The development of cheaper and more efficient solar cells is crucial for the advancement of solar energy, so scientists are looking into the production of new technology. Perovskite solar cells, a cheaper form of technology, is quickly looking like the replacement for its more expensive rival, silicon cells. Here is an excerpt:
The word “perovskite” refers to the type of material the cell is made out of. A perovskite material has a special type of crystal structure — calcium titanium oxide is one example, but other materials can have similar structures and be referred to as perovskites.
Around 2009, researchers started trying to make solar cells using perovskite materials, said Nitin Padture, director of the Institute for Molecular and Nanoscale Innovation and professor materials science at Brown University. And while the first of these experiments only achieved an efficiency of less than 5 percent, scientists have since improved them drastically. Now, they’re recognized by some experts as one of the most promising innovations in solar research.
The major appeal of perovskite solar cells is that they’re cheap — “much cheaper than something like silicon,” Padture explained. High-quality silicon crystals must be made at high temperatures using very precise processes, he said. Perovskite cells, on the other hand, can be made at nearly room temperature using simpler methods, so production is not so costly.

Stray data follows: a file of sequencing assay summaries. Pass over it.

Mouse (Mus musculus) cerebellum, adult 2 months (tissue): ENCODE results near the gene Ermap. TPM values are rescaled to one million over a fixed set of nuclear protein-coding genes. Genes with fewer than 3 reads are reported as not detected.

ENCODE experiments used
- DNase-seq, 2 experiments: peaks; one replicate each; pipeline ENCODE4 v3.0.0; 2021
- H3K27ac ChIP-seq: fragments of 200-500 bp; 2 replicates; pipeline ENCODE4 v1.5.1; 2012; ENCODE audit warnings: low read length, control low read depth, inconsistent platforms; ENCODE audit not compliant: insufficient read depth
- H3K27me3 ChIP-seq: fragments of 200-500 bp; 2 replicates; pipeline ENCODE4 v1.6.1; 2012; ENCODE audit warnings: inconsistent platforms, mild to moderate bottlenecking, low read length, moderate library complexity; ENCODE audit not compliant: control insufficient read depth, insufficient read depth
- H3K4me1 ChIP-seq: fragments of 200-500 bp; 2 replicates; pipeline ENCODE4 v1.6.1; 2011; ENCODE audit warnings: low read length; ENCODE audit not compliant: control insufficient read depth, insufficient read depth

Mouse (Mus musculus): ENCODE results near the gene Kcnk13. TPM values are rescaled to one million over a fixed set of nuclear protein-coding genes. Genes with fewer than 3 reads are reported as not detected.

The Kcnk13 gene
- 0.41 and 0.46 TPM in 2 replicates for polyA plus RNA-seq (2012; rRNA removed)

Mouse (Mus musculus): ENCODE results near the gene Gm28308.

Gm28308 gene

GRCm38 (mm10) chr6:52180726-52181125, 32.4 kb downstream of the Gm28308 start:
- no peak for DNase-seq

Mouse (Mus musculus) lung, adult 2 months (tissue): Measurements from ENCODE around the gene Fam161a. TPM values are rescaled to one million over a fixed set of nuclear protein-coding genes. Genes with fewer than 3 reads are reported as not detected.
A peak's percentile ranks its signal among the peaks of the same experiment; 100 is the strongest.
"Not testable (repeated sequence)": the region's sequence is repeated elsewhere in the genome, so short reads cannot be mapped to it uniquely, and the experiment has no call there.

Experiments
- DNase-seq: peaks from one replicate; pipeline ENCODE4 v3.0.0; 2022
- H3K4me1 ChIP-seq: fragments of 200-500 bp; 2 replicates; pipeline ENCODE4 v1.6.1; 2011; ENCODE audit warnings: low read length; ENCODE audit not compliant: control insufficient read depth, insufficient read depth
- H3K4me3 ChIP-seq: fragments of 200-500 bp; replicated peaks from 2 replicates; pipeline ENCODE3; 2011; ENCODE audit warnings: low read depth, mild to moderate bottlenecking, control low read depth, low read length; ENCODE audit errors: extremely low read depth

Of course, lower costs don’t mean much if the cells can’t compete with the efficiency of traditional silicon cells. But in the lab, at least, scientists have succeeded in producing perovskite solar cells with efficiency levels comparable to those of commercially used silicon cells — upwards of 20 percent.
Perovskite solar cells are in no way ready for commercial use yet — Padture predicts that point is still at least 5 to 10 years away — but the early promise has led researchers to explore a number of different applications for the cells. On the one hand, if their costs and efficiency levels become competitive enough, they could be used alone in solar arrays in the same way that silicon solar cells are widely used today. However, some researchers believe the real future of solar energy lies in a new experimental technique that layers perovskite solar cells on top of silicon cells in order to maximize their total efficiency.
The reason this technique seems promising is because silicon cells capture sunlight at slightly different wavelengths than perovskite materials, said McGehee, the Stanford researcher. So if you put them together, they’re able to take advantage of a bigger segment of the spectrum than either would alone.